What to Do If Your Horse Has Parasites

What to Do If Your Horse Has Parasites

It is common that a horse has parasites, and treatment is routinely needed throughout the horse’s lifetime.

Precautions to Reduce Parasites: Some precautions to reduce parasites include removing manure from the horses stall. Sometimes the parasites are evident just by looking at the manure. Manure should not be spread in a field that the horse has access to.
Worming: After consulting with their veterinarian, most horse owners commonly give worm medications to their horses to manage parasites. Wormers are available in pastes, gels, powders, granules or pellets. Powders and granules normally come in single-dose packaging and the wormer is normally mixed in with the horses feed. Pastes and gels come in a plastic syringe which is inserted in the side of the horse’s mouth and administered.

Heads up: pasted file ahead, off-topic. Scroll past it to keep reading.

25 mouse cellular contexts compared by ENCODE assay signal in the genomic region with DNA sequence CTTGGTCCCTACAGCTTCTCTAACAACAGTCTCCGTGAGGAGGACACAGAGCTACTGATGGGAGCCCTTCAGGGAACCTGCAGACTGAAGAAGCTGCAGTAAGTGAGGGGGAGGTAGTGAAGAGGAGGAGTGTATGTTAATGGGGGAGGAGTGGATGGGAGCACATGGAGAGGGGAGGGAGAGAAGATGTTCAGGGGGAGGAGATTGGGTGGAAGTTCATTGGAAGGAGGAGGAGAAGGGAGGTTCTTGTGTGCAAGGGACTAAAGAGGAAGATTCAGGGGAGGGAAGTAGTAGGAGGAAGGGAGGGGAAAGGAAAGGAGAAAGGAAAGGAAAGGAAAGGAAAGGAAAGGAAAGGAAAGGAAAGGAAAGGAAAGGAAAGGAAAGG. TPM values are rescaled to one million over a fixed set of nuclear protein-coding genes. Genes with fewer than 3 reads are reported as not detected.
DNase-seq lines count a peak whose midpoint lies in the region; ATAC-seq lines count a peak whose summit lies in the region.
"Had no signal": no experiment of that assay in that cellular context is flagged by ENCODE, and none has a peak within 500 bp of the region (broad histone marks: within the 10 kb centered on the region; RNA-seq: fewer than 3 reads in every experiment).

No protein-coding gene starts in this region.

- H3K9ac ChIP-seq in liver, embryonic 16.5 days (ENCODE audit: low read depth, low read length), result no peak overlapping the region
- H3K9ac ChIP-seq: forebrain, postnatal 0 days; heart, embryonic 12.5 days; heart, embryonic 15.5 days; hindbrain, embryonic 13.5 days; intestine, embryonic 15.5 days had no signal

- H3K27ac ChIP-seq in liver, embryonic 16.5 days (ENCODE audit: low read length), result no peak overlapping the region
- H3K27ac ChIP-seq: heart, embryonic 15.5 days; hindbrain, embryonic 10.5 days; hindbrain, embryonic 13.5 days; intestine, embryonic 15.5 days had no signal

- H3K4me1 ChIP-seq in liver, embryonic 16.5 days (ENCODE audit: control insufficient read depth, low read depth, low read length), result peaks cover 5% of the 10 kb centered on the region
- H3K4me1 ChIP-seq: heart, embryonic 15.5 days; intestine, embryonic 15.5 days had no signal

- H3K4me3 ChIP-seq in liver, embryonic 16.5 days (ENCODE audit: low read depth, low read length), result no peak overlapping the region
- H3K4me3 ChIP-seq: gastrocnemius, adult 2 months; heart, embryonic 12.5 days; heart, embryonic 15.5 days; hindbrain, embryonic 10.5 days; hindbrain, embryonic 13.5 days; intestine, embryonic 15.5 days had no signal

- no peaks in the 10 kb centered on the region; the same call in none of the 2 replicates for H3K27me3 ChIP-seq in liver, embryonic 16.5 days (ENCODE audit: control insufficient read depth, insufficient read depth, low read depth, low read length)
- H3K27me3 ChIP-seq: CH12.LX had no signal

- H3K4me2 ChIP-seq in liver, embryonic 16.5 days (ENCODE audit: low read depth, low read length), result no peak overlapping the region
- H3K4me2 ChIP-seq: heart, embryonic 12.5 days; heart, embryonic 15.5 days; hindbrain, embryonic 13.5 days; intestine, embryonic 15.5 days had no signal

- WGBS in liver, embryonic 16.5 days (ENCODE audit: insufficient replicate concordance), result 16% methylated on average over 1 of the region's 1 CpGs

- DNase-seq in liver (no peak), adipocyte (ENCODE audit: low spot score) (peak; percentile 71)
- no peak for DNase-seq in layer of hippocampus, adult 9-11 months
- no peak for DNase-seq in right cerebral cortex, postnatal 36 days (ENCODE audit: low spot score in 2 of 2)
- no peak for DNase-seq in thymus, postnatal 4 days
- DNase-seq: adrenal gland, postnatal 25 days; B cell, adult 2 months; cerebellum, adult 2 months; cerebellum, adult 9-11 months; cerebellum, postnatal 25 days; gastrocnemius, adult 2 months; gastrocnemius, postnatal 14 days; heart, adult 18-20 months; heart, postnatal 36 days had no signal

Purge Wormers: Can kill parasites with one strong dosage. This type of wormer is given periodically, with a veterinarian’s recommendation, commonly every 8-12 weeks. A disadvantage is that the wormer is gone from the horse’s body in just a few days, so the horse can start to be re-infected.
Continuous Wormers: These wormers are commonly called “daily” wormers. They added to the horse’s feed each day in small doses and destroy the worms as they infect the horse. A disadvantage is that they may not be effective in quickly killing worms in a heavily infected horse.

Drug resistance is a growing concern for horse owners. Parasite resistance has been observed in many medications. Veterinarians now recommend worming based on specific fecal egg counts and actual infestation to reduce the chance of the advancement and resistance in worm populations.